Born on August 1, 1818 in
Nantucket, Massachusetts Maria Mitchell was the third out of ten children in a Quaker family. She was mostly self educated except for the short period of time when she attended a school specifically for girls. At age seventeen she opened her own school (basically just a room that she had rented). Shortly after she became a librarian at Nantucket’s Atheneum Library.
Maria Mitchell most likely developed a passion for astronomy when her father used an observatory to conduct observations for the U.S. Coast Guard. In 1847, she discovered her first comet. Aware of her discovery, Maria’s father informed a Harvard professor of this who then contacted the king of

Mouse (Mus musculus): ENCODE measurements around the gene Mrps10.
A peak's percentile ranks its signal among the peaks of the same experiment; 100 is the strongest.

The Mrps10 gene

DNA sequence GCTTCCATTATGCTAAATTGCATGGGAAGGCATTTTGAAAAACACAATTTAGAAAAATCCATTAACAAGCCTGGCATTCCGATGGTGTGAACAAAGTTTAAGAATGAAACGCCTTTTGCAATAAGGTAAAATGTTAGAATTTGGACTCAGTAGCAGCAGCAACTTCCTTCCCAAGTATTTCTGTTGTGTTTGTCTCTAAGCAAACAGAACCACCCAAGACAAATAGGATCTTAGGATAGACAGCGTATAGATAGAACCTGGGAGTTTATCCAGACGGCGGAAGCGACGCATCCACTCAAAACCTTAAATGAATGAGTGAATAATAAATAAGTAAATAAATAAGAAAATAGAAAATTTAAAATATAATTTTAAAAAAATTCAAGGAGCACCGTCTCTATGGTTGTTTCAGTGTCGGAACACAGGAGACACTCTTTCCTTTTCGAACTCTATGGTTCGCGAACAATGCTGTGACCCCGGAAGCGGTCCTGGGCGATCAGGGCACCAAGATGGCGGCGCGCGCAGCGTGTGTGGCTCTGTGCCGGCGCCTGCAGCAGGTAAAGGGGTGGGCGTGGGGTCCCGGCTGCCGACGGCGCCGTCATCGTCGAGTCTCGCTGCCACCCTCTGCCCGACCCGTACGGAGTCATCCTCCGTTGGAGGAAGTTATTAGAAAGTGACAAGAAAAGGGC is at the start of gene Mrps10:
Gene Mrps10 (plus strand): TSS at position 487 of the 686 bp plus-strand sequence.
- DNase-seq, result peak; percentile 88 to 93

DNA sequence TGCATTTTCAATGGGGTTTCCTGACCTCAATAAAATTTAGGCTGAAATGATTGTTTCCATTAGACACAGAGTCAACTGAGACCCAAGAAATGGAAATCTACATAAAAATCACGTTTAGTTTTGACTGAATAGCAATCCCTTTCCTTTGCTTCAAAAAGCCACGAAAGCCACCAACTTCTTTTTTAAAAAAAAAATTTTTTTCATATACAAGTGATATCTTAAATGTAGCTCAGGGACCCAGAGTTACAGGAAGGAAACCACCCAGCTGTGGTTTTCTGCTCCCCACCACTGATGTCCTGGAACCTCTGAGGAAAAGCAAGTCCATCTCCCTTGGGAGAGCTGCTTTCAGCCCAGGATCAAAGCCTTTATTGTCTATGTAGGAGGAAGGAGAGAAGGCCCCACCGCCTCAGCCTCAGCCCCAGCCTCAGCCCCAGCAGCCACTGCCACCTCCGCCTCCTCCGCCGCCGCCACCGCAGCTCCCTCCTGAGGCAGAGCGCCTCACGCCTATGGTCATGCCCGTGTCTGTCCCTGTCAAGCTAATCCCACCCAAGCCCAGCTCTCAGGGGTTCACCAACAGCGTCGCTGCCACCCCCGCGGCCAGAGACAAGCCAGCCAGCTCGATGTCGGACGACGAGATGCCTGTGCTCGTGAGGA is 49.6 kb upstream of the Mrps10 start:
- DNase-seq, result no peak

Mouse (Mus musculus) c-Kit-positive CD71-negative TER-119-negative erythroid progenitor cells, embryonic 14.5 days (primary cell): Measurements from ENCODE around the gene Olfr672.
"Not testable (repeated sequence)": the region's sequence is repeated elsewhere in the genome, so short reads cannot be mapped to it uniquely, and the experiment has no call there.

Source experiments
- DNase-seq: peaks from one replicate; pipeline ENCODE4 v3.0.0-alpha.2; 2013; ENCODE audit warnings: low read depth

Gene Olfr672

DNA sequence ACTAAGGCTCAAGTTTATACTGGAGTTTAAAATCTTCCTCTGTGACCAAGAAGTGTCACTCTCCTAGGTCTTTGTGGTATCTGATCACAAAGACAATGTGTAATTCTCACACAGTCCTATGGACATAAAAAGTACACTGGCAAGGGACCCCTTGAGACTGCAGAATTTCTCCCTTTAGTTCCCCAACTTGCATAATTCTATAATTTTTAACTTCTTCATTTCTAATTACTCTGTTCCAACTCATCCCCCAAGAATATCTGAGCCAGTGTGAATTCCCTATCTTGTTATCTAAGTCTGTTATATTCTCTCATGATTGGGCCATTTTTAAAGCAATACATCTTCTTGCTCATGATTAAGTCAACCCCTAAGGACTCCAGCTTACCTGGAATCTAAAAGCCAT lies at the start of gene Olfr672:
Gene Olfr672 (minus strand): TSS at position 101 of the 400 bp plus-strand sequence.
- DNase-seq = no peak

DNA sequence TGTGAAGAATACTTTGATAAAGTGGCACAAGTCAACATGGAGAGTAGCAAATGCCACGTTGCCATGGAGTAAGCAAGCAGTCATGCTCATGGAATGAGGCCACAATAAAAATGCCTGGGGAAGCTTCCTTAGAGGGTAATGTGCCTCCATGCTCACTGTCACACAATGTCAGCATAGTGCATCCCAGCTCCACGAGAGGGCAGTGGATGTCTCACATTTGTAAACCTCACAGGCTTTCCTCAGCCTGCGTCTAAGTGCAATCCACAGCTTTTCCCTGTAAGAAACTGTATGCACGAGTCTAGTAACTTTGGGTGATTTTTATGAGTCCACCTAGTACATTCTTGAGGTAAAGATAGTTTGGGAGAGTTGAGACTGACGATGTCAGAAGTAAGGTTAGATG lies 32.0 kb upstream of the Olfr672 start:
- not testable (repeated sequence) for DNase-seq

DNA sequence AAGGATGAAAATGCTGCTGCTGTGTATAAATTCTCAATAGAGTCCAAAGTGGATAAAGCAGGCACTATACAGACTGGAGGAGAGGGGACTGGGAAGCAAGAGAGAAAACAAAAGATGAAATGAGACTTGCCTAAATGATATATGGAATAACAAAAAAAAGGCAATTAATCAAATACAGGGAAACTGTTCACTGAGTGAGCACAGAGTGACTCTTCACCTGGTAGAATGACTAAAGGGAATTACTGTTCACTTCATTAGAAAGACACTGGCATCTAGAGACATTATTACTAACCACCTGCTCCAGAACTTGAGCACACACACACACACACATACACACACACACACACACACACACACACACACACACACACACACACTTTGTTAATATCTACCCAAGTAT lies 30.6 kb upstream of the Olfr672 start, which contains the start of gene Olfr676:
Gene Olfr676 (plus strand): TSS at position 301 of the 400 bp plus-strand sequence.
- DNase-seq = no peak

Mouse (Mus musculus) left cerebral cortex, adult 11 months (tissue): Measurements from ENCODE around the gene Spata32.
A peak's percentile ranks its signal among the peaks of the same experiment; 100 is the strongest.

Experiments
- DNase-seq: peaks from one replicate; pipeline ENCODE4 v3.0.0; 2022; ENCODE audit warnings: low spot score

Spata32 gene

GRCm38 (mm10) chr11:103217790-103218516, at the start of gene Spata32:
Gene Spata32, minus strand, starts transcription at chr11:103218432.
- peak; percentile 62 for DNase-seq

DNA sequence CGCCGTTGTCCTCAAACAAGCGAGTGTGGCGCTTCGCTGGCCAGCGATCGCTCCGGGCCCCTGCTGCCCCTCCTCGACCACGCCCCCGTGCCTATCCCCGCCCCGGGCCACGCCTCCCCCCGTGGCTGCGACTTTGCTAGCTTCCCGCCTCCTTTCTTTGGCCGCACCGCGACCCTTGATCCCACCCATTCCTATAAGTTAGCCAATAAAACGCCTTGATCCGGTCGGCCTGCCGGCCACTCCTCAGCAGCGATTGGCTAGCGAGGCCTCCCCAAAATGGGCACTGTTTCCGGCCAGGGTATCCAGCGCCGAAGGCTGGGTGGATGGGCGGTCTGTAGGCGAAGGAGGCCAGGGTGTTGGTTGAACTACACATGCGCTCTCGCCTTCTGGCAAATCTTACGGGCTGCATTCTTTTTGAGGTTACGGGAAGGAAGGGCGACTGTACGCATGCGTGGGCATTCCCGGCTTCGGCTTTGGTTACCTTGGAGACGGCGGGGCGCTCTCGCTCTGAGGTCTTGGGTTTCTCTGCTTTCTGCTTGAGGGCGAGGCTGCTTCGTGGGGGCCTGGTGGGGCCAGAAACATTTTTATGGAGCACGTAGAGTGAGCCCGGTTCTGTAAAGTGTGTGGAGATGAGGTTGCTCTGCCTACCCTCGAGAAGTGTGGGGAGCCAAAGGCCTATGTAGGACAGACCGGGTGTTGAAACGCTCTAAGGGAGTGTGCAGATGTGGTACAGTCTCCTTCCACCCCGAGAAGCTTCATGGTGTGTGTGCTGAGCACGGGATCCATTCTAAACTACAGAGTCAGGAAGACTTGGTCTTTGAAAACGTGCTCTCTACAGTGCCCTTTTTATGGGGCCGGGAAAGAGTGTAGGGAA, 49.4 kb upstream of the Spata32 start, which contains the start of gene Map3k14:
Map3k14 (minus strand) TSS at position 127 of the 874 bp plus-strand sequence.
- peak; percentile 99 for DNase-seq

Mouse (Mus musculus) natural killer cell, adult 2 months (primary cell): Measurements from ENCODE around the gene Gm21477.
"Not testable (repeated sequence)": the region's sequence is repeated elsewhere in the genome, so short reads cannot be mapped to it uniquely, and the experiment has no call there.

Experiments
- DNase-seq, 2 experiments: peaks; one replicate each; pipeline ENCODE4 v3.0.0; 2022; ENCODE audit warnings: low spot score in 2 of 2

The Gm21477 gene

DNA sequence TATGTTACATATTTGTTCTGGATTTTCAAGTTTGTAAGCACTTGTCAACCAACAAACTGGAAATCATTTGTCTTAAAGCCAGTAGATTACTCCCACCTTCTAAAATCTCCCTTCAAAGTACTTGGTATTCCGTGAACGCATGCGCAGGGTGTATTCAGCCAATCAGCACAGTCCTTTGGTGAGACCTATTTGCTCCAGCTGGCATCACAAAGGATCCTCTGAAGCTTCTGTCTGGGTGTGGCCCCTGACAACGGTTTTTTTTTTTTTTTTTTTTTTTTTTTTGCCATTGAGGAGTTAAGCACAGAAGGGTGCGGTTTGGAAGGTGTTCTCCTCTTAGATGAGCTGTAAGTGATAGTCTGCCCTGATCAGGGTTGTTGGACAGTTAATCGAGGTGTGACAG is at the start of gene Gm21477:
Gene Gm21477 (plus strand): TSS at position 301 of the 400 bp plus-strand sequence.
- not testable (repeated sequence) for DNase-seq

who offered Maria a gold medal because she discovered a comet using only a telescope. However, before Maria Mitchell could receive the award, it was given to a Roman man because he had seen the comet two days later than her, but his information arrived to Denmark much earlier. News spread of her discovery and many tourists wanted to see the “woman astronomer”. In 1848 she was the first woman member of the Denmark of Arts and Sciences. In 1850, the Association for the Advancement of Science did the same. After these accomplishments she was hired by the U.S. Nautical Almanac to compute the locations of Venus. Later in 1865, she became professor of astronomy and director of the observatory at American Academy Vassar College, a liberal arts college in . She passed away in 1889 and is most well-known for the "Maria Mitchell comet" that she discovered. New York